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"Eco-Friendly Straws Found to Contain 'Forever Chemicals,' Says New Study"

Published September 21, 2023
9 months ago

A recent study conducted by Belgian scientists has raised concerns over the safety of paper and bamboo straws, often touted as more environmentally-friendly alternatives to plastic. The study found these straws can contain potentially hazardous chemicals known as polyfluoroalkyl and perfluoroalkyl substances (PFAS).

PFAS, dubbed 'forever chemicals', are composed of more than 4,000 synthetic substances, widely used in everyday products from non-stick pans to fast-food packaging, due to their water- and fat-repellent properties. They are also notorious for their persistence, remaining in the environment for thousands of years without breaking down. Ongoing exposure to these chemicals can have serious health implications for humans and animals.

In their examination of 39 commercial drinking straw brands, the researchers discovered PFAS in nearly all tested paper and bamboo straws. Lower frequencies were found in plastic and glass straws. The most frequently detected PFAS was perfluorooctanoic acid, banned from manufacture in the EU since 2020 due to safety concerns, but still traceable in recycled or older consumer items.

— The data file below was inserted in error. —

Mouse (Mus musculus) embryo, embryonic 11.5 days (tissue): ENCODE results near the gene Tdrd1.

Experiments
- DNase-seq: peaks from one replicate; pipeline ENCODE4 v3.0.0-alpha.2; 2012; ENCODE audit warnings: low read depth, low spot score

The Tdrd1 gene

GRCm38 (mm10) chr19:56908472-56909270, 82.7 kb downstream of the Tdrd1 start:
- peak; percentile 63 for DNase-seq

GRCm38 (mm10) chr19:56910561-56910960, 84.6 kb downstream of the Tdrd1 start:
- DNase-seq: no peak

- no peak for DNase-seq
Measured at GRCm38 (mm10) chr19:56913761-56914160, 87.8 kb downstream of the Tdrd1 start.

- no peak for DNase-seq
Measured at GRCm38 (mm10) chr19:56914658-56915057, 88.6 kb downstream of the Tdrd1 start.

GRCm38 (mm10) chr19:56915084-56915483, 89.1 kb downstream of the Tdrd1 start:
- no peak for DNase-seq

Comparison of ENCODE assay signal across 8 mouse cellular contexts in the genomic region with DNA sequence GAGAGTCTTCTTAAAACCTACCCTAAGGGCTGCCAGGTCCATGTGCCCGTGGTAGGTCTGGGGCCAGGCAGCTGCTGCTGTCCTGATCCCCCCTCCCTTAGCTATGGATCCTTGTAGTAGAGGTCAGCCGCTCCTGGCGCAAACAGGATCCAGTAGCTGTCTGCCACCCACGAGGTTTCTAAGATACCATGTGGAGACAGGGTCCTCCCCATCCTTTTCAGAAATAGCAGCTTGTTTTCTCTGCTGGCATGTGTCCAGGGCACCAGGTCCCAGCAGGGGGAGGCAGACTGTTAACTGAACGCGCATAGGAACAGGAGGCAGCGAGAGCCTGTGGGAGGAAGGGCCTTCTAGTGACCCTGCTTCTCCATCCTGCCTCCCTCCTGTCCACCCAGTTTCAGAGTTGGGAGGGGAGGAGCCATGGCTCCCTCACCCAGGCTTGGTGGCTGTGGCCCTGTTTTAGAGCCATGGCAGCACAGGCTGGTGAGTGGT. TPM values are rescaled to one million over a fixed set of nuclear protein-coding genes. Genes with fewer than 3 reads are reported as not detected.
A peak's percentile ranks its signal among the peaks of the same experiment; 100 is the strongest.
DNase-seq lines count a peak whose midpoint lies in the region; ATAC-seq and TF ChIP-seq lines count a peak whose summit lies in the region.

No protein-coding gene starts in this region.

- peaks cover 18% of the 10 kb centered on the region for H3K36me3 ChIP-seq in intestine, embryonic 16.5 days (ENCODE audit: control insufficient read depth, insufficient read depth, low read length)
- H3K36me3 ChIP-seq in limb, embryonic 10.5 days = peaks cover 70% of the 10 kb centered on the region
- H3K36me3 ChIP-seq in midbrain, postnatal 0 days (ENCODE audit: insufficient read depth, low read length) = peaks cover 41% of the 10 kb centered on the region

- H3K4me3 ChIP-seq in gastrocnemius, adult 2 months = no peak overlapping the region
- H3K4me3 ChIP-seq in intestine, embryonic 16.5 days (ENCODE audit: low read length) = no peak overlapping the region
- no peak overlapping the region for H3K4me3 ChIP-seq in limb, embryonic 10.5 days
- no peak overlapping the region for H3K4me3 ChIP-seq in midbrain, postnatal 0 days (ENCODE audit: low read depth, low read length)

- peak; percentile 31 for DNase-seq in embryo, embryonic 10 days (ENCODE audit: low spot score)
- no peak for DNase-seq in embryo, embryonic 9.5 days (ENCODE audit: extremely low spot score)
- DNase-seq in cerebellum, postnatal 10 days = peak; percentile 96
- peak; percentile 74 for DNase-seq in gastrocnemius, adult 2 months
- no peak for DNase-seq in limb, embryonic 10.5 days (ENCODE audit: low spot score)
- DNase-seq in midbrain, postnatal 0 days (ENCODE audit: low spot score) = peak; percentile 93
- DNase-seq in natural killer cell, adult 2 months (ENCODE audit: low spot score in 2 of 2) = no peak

The infiltration of PFAS in plant-based straws could be due to soil pollution, or the use of PFAS-contaminated recycled paper during production. Potential exposure occurs when the chemicals leach into beverages consumed via these straws. Indirect exposure can also occur through recycled straws contaminating soil, water, and other products derived from recycled materials.

Health risks linked to PFAS exposure encompass fertility reduction in pregnant women, elevated blood pressure, developmental issues in children, and immune system compromise. Links have also been discovered between PFAS and heightened COVID-19 infection severity. Moreover, the chemicals affect wildlife, reducing reproduction abilities in birds, tumour development, and disrupted immune and kidney functions in various animals.

To mitigate PFAS exposure from straws, the study suggests the use of stainless steel straws, in which no detectable levels of PFAS were found. However, stainless steel straws may carry their own health risks from heavy metals, such as chromium and nickel. Therefore, the study recommends avoiding straw usage wherever feasible.

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